Presentation on theme: "By teacher Silvino Sieben 2ª série EM. What are modal verbs? Modal verbs are special verbs which behave very differently from normal verbs. They cannot."— Presentation transcript:
By teacher Silvino Sieben 2ª série EM
What are modal verbs? Modal verbs are special verbs which behave very differently from normal verbs. They cannot act alone as the main verb in a sentence. Modal verbs are used to express ideas such as possibility, intention, obligation and necessity.
A modal verb always has the same form: There is no past form (-ed), no present participle (-ing) and no 3rd persons singular (-s). Modal verbs come before the subject in questions: example: "May I come to your house for tea?" Negative forms: Modal verbs have n't or not after them in the negative. example: "mustn't" - "needn't". Some basic characteristics of modals:
Can We use “can” to say that someone has the ability or opportunity to do something: Can you speak English fluently? It’s nice tonight. We can go for a swim.
Could “Could” is the past tense of can. It is also more polite. It is less sure. Could you do me a favor? I could swim 10 km continuously when I was young.
Be able to “Be able to” is possible instead of “can” and can be conjugated as a regurlar verb. It is a more formal then “can” It’s nice that he was able to pass so well in the Exam. Will you be able to cook the food?
Must "Must" is most commonly used to express certainty. It can also be used to express necessity or strong recommendation, although native speakers prefer the more flexible form "have to." "Must not" can be used to prohibit actions, but this sounds very severe.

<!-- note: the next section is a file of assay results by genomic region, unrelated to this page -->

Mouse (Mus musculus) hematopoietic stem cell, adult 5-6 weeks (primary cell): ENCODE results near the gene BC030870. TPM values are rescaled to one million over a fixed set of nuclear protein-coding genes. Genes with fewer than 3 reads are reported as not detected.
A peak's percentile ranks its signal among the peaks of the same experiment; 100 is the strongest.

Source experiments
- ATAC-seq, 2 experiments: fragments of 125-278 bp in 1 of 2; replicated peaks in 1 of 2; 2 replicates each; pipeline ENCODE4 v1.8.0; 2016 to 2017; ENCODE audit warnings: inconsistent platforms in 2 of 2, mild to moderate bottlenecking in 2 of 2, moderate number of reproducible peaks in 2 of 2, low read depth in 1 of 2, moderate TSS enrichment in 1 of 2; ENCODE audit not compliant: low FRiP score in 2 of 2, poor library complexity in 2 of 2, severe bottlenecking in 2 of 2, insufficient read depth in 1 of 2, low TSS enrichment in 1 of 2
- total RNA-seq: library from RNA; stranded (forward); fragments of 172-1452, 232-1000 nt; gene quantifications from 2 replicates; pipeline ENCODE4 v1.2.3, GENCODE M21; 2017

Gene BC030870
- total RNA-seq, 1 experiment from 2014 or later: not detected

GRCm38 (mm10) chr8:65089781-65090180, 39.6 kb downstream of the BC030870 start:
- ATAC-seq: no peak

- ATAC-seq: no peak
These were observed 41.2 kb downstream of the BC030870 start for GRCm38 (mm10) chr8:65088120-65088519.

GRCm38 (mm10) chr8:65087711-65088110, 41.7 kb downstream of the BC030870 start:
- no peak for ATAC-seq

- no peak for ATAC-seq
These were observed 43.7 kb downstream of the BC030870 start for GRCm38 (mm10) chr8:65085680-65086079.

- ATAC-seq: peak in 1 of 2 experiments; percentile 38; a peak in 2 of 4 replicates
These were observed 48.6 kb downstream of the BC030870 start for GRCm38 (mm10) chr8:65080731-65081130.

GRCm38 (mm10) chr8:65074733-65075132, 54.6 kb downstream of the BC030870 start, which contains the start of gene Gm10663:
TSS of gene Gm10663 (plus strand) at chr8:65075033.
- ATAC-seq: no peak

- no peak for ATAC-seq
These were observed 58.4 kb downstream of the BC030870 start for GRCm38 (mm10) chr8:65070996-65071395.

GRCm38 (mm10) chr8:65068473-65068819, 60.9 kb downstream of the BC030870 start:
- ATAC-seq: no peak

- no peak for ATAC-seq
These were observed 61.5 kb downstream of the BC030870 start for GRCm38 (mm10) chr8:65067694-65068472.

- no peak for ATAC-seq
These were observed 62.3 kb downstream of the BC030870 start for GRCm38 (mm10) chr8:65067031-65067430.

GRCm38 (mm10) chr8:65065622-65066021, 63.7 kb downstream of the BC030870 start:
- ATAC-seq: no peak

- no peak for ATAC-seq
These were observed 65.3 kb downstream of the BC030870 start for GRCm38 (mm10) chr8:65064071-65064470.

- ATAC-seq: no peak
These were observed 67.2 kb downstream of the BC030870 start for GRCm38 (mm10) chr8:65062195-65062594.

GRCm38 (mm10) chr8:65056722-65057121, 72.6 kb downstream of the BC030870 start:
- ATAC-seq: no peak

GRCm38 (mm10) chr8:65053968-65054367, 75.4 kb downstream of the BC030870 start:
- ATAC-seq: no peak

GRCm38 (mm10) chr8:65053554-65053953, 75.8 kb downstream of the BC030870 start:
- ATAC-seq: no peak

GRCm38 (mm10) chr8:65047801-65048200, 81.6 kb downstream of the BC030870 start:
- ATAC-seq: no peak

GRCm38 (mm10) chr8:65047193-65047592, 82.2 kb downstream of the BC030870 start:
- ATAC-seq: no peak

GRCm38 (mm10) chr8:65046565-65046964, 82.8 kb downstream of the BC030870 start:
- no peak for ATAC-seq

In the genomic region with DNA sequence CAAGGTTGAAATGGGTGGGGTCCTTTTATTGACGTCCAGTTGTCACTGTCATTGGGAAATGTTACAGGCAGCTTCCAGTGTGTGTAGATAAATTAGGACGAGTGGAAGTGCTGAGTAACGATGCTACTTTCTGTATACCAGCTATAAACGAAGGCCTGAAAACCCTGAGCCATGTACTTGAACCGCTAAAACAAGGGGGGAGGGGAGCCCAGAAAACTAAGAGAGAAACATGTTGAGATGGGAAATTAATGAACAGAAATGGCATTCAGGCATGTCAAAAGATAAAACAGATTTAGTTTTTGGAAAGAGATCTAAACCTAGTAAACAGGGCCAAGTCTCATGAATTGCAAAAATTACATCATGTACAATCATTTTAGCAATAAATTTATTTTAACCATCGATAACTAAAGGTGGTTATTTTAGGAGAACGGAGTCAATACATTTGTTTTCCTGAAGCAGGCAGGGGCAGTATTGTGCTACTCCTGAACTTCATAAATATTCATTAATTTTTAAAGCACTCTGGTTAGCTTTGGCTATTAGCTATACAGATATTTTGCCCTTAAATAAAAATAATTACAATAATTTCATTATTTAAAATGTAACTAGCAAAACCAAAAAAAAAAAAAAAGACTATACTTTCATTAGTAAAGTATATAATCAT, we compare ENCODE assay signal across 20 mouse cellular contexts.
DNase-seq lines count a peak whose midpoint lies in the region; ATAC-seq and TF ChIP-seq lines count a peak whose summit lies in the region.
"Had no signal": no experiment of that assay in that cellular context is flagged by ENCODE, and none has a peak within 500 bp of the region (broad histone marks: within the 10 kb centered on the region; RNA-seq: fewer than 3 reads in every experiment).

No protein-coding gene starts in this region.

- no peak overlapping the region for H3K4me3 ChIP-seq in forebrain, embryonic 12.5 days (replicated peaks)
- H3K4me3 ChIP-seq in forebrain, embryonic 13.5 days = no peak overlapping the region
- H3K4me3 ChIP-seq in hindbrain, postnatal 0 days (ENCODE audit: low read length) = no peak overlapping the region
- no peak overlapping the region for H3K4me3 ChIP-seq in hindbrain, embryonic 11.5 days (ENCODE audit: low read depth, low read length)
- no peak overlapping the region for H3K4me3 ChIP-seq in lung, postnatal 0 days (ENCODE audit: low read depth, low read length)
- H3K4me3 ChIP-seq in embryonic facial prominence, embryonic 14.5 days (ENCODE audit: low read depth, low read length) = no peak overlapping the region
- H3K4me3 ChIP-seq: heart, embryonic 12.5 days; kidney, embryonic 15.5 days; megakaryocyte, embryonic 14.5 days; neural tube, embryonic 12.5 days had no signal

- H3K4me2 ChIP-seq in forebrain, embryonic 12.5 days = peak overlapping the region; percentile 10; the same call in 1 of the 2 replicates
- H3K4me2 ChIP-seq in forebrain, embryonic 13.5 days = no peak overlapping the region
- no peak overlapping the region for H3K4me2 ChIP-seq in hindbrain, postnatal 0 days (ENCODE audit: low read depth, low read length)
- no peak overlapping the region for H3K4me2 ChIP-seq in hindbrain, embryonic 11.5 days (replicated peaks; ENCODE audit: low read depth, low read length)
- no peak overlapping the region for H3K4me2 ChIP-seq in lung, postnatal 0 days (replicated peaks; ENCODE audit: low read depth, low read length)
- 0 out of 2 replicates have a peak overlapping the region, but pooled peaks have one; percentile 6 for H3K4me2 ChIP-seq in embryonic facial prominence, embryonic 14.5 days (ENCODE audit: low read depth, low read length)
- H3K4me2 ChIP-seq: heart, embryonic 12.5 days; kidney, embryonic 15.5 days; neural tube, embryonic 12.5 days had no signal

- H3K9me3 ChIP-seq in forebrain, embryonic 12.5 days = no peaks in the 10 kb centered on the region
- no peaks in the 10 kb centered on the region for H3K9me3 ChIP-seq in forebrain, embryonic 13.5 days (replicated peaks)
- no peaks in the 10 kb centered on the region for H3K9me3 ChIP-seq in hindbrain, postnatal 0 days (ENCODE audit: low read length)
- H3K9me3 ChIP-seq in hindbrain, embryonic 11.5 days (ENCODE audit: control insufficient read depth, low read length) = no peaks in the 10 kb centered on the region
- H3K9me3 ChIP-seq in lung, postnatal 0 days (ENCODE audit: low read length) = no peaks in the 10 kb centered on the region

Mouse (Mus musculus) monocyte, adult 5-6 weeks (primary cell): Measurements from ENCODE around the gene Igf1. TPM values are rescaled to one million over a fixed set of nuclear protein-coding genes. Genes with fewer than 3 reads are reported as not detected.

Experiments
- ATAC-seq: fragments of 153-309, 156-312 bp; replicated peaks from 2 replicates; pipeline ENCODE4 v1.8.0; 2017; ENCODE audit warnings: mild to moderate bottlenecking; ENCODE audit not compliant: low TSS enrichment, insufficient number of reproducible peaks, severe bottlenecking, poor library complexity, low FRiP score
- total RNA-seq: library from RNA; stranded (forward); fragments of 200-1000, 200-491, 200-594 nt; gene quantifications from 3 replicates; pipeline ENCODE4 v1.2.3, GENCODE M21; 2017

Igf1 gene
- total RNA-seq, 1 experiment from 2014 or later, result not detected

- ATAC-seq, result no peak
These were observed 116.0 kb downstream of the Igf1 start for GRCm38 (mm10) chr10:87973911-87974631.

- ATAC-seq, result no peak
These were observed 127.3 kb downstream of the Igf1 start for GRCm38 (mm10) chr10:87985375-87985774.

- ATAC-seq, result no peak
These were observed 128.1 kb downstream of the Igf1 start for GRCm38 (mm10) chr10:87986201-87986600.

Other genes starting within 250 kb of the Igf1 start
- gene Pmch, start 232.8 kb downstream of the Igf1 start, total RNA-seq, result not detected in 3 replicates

This must be the right address! certainty Students must pass an entrance examination to study at this school. necessity You must take some medicine for that cough. strong recommendation Jenny, you must not play in the street! prohibition Examples:
Have to "Have to" is used to express certainty, necessity, and obligation. This answer has to be correct. certainty The soup has to be stirred continuously to prevent burning. necessity They have to leave early. obligation
Do not have to" vs. "Must not“ : "Do not have to" vs. "Must not“ "Do not have to" suggests that someone is not required to do something. "Must not" suggests that you are prohibited from doing something. Examples: You must not eat that. It is forbidden, it is not allowed. You don't have to eat that. You can if you want to, but it is not necessary.
Should/Ought to "Should/Ought to" is most commonly used to make recommendations or give advice. It can also be used to express obligation as well as expectation. Examples: When you go to Berlin, you should visit the palaces in Potsdam. recommendation You ought to focus more on your family and less on work. advice
May/Might May and Might are used to express possibility or permission in a formal way. May is the present an might is the past. Examples: May I come in? permission It might rain tomorrow. possibility